Politics of Being Woke

by Sander Smeeks

Read Professor Lawrence Ware’s post here at the Root.

For me, being woke means awakening to the pervasive, intersectional insidiousness of white supremacy. This awakening is not limited to people of color. Black folks are not the only ones who needed a wake-up call.

Souls that inhabit white bodies can be allies and accomplices in the fight against oppression, in the same way that black folks can be agents and accomplices in promoting, promulgating and protecting white supremacy. As my grandmother once said, conjuring Zora Neale Hurston, “All your skin folk ain’t your kinfolk.” Meaning that you can inhabit a black body and be an agent of white supremacy. Just ask Supreme Court Justice Clarence Thomas, or any of the thousands of black Americans who are more concerned with white feelings than with black lives and bodies. Black folks don’t have the market cornered on being “woke,” and there is no agreement about how best to actualize the potentiality of the black community.

White supremacy frames black intellectualism as monolithic. Put another way, to expect black folks to think the same is an assumption filtered through a white conceptual lens. To quote Kanye West’s “New Slaves,” white supremacy says, “All you blacks want all the same things.” But this is not true. Black people may all awaken to the reality of institutional, covert and overt racism and still disagree about what is the best response to those ills.

Differences in Worldview

215H

Photo Thanks to Ryan McGuire

Working across cultures can provoke strong negative responses and reduce trust. The outsider or stranger may appear even more strange and untrustworthy. Those of us with training and expertise in communication skills, such as pastoral care providers, may find it hard to bridge certain cultural gaps and resist becoming siblings in a common struggle when differences in worldview appear to threaten cherished beliefs and values. The differences in worldview may appear insurmountable when there is a single, limited, or exclusive focus on one’s own cultural group. Where this is the case, it will be impossible to build trust and face the complex issues of interethnic group oppression.

(From Siblings by Choice, 28-29)

“Something Must Be Said”

 

Thanks Aaron Burden

Thanks Aaron Burden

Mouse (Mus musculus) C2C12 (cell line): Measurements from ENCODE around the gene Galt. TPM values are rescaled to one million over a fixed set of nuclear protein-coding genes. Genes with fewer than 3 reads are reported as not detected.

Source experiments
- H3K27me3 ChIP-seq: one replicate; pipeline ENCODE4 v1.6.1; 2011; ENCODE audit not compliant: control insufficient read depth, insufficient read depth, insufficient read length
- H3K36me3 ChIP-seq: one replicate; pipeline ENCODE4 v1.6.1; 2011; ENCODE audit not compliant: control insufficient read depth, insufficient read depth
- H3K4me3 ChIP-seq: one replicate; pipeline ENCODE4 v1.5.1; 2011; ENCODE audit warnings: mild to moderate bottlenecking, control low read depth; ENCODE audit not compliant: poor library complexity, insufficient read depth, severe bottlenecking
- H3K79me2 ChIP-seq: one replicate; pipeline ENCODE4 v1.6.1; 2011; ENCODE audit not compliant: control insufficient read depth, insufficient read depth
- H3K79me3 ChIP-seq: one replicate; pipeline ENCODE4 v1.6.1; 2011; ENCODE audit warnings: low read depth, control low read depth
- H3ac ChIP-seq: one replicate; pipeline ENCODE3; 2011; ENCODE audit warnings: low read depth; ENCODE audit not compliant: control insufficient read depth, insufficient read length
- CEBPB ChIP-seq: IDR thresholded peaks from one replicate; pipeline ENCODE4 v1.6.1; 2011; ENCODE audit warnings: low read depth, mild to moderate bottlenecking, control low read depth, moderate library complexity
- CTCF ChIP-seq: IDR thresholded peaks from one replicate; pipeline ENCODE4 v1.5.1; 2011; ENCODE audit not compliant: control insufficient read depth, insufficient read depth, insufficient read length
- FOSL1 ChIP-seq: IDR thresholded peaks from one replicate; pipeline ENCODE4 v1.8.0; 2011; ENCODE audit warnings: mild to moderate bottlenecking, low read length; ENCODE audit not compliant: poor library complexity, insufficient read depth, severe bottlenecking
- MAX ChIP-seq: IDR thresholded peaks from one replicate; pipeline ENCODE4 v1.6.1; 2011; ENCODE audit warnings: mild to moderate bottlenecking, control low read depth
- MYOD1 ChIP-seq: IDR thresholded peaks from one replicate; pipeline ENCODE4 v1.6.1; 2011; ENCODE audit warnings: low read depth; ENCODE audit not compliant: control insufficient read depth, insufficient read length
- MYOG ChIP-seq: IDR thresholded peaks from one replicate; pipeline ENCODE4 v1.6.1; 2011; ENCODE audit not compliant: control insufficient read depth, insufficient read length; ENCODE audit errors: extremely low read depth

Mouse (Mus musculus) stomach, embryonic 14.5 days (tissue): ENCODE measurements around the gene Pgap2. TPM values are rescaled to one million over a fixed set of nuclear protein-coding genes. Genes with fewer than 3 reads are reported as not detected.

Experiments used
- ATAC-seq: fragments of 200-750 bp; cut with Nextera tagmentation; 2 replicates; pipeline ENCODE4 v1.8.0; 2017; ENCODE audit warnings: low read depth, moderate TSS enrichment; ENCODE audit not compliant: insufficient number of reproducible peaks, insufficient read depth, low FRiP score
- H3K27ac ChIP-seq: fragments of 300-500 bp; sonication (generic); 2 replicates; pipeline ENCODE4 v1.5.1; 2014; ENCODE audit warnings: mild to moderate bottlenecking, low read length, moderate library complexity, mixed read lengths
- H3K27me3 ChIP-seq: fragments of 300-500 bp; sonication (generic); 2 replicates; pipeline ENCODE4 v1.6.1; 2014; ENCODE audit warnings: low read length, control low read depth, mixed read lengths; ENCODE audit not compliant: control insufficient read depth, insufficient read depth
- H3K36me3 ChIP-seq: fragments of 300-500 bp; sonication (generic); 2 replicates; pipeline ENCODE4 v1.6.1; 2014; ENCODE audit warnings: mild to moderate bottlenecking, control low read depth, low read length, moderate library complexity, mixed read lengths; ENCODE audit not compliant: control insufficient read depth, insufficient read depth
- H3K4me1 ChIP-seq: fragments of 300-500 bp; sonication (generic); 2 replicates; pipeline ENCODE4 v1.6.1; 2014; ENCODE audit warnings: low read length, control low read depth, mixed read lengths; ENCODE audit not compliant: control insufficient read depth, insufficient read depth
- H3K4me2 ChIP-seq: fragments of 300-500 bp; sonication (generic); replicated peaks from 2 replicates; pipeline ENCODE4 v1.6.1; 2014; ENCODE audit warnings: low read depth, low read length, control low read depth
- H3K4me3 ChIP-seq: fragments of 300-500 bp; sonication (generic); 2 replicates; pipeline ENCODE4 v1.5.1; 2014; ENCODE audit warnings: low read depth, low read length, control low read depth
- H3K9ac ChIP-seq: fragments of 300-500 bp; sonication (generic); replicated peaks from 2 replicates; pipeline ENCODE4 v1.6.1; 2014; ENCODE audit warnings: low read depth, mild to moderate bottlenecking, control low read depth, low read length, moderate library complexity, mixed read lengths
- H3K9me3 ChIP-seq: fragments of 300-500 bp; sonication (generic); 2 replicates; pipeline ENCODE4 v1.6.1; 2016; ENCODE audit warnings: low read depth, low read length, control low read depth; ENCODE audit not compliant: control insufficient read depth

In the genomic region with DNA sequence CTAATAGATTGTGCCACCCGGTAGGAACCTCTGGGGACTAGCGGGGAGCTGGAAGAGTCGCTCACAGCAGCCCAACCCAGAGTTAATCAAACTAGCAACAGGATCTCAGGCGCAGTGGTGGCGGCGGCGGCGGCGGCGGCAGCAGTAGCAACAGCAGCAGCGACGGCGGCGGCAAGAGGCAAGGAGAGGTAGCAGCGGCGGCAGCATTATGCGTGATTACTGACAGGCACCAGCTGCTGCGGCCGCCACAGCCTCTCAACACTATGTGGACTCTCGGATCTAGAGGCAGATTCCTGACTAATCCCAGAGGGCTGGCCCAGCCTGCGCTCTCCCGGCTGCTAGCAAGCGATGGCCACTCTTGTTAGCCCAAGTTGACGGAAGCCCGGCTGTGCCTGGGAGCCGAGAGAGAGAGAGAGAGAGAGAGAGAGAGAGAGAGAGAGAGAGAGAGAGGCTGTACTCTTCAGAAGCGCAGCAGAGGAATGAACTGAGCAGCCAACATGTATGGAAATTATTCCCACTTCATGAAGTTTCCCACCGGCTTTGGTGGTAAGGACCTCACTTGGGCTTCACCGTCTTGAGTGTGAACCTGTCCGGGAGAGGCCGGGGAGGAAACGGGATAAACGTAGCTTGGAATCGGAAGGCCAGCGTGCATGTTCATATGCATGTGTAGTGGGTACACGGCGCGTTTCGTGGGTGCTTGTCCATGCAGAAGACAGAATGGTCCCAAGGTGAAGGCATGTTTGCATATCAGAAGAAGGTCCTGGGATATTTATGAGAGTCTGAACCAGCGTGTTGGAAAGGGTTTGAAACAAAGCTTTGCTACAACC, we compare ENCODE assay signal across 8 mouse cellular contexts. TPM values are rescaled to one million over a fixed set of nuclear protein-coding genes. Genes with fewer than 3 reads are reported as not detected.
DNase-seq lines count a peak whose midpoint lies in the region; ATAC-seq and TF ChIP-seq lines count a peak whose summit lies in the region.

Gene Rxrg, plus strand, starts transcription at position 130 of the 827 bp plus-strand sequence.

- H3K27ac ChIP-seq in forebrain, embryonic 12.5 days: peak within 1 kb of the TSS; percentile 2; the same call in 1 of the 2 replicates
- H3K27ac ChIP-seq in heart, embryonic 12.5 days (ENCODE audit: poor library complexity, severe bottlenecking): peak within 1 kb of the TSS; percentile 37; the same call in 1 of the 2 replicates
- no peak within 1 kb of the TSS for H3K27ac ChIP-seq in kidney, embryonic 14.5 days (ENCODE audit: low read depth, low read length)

Parents of black male children know that the world poses a much greater danger to our sons than they do to the world. We raise our black sons to be aware of their surroundings and to know how they are being perceived–whether they are shopping in a store, or walking down the street with a group of friends, or even wearing a hoodie over their heads. After hearing what happened to Trayvon as he was walking home from a store wearing a hoodie and carrying Skittles and ice tea, I was once again reminded of what a dangerous world this is for our sons. And I thought about Trayvon’s mother. She sent her son on a trip to visit family, only to have him fall victim to the unfounded fears and stereotypes grafted onto black male bodies. Something must be said, I thought, about what is happening to our black children, especially our sons. This book is my attempt to do that.

From Kelly Brown Douglas’ Introduction of Stand Your Ground: Black Bodies and the Justice of God

“…manipulate what race is…”

I want to thank Dr. Robin Henderson-Espinoza for suggesting this on Facebook, and it sums up a lot of good thought on a small but oddly popular story these days when the main kernel of the story, told from a different (i.e., black) perspective, would, sadly and truthfully, hardly be noticed.

I cannot hide my skin or make myself invisible when I am protesting police terror or creating theater art for other Black women with skin like mine. I cannot manipulate what race is for my own pleasure. Ms. Dolezal is a white woman, who made choices, who used and is still using every bit of her white privilege to maintain the power and elite status she has accrued from her deception. This use of white privilege in her case is no different from transracial adoptive parents who adopt bi-racial children because they want these children to identify with the “white side” of themselves. These parents completely ignore that how they want race to function is not actually how race operates out in the world. They are completely assured of their own power to bend and change race and meanings of race at their own white whim. This manipulation is what Ms. Dolezal has done. This manipulation of race is no different from what white supremacists did in the early days of our country, moving the lines of race back and forth when it pleased them, using the language of the law, even at the cost of Black, Brown, Asian and Native lives.

I want to be clear that this is complicated.

Read this post in full here at Lost Daughters.

“A Deeply Awkward Position” & Reading

The arts, entertainment, and books desks at every major publication and outlet are flooded with them, and an entire ecosystem of critics, producers, and editors is involved in compiling and signing off on these lists. Narrow reading is a less passive activity than some will claim.

As a writer and critic, I am not just bored with this conversation. I am sick of it. I have written these sentences before. I will write them again. Discussing diversity in publishing is the worst kind of Groundhog Day. What’s more, these lists put writers and readers of color in a deeply awkward position. We don’t want to take anything away from the writers who have been included on the list.

…The problem is and has always been the exclusion of writers of color and other marginalized writers who have to push aside their own work and fight for inclusion, over and over and over again.

Please read the full article here.

And make your own summer reading lists to look the beautiful, colorful world that the world is.